- Require facilities staff follow all CDC guidelines for keeping facilities clean.
Young Women’s Freedom Center and the Sister Warriors Freedom Coalition, representing our members and communities we work with, are ready and willing to partner, meet with officials, and contribute our expertise to developing immediate plans and policies to support young people most at risk during this crisis. We have already begun working to ensure that youth have access to the internet at home, covering the costs ourselves, and have raised additional private funding to ensure access to laptops so they can do schoolwork, engage in support groups, receive one-on-one support, and continue in on-the-job training and employment support.
We hope that the model we have developed as grassroots community organizations working in partnership and on behalf of young people most isolated can be adopted and supported by the city and counties in which these young folks and their families live.
The current pandemic and its response makes dismantling harmful systems and replacing them with community-led care more urgent and necessary. We are ready and willing to partner and work with elected and institutional leaders to co-develop innovative plans that support our communities.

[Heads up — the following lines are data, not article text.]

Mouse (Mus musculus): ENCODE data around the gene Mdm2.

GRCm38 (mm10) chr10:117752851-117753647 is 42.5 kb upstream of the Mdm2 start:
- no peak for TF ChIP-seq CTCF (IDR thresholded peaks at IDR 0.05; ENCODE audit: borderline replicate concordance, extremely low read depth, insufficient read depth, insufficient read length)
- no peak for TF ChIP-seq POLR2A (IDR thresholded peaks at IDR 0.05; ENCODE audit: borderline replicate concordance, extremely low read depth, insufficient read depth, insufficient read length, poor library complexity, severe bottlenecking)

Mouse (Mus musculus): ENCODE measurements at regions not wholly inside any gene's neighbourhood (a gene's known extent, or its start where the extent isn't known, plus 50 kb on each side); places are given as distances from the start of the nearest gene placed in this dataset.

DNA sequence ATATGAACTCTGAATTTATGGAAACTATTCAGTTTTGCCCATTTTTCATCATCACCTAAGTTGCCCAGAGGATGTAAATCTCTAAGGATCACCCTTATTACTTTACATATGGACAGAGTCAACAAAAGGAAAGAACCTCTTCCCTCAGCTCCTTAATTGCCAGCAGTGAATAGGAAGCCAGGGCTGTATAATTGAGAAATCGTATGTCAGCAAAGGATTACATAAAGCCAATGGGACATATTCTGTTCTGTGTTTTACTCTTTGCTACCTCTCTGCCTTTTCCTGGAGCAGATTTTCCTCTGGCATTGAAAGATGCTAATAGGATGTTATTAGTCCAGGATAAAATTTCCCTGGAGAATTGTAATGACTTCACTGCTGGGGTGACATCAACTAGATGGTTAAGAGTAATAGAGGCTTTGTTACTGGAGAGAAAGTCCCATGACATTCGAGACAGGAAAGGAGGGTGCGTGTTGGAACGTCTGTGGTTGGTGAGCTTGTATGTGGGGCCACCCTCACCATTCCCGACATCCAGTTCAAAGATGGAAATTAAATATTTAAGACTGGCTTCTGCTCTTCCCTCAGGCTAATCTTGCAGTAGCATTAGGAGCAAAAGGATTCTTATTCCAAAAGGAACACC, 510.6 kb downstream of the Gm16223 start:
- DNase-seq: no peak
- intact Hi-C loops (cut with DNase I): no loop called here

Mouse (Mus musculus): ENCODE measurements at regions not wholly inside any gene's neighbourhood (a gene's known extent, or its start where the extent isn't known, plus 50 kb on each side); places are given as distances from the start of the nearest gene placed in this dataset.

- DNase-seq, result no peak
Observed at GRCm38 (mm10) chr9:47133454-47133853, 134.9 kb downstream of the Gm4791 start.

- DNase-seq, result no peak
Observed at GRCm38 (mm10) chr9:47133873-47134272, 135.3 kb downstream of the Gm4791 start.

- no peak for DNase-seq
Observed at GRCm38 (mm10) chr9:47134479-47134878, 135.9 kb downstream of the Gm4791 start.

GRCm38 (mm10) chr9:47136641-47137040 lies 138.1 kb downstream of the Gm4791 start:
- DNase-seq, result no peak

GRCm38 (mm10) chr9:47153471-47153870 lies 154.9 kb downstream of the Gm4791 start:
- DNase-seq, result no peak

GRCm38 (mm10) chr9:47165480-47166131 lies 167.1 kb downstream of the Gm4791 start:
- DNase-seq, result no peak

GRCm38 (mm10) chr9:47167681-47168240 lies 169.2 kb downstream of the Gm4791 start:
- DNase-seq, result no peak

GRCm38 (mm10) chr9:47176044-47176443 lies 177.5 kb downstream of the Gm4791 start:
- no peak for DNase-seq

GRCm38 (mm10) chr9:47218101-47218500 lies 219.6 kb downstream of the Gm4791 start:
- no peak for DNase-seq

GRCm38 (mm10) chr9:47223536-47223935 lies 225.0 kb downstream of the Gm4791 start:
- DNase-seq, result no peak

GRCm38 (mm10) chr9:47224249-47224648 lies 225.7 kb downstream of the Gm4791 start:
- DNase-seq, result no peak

Given the ever-accelerating impact of this crisis, we call on you to take urgent action. Please respond to this request in writing and/or through a webinar or meeting with our organizations immediately. You can reach us through email at
Thank you for your time and consideration. We look forward to hearing from you.
Young Women’s Freedom Center and the undersigned organizations
Alliance for Boys and Men of Color
All of Us or None
California Coalition for Women Prisoners
The Justice Teams Network
Blue Stars Admissions Consulting
De-bug Silicon Valley
Community Agency for Resource, Advocacy and Services
Youth Outreach and Learning Institute
Johnathan Gomez, SJSU Chicana/o Studies Dept
Alliance for Girls
Anti Police-Terror Project
Because Black is Beautiful
The Body Positive
The Center for Cultural Power
Centro Legal de la Raza
Communities United for Restoring Youth Justice
East Bay Community Law Center
Ella Baker Center for Human Rights
Freedom for Immigrants
National Center for Youth Law
National Lawyers Guild - SFBA
Restorative Justice for Oakland Youth
The Unity Council
Urban Peace Movement
Alliance for Girls
Bay Area Community Resources
Mission Peace Collaborative
Roadmap to Peace
San Francisco Coalition on Homelessness
San Francisco Public Defenders Office
St. James Infirmary
Transgender Gender-variant and Intersex Justice Project
The Women’s Building of San Francisco
Young Community Developers
Organization (if affiliated with one - if none, write "none")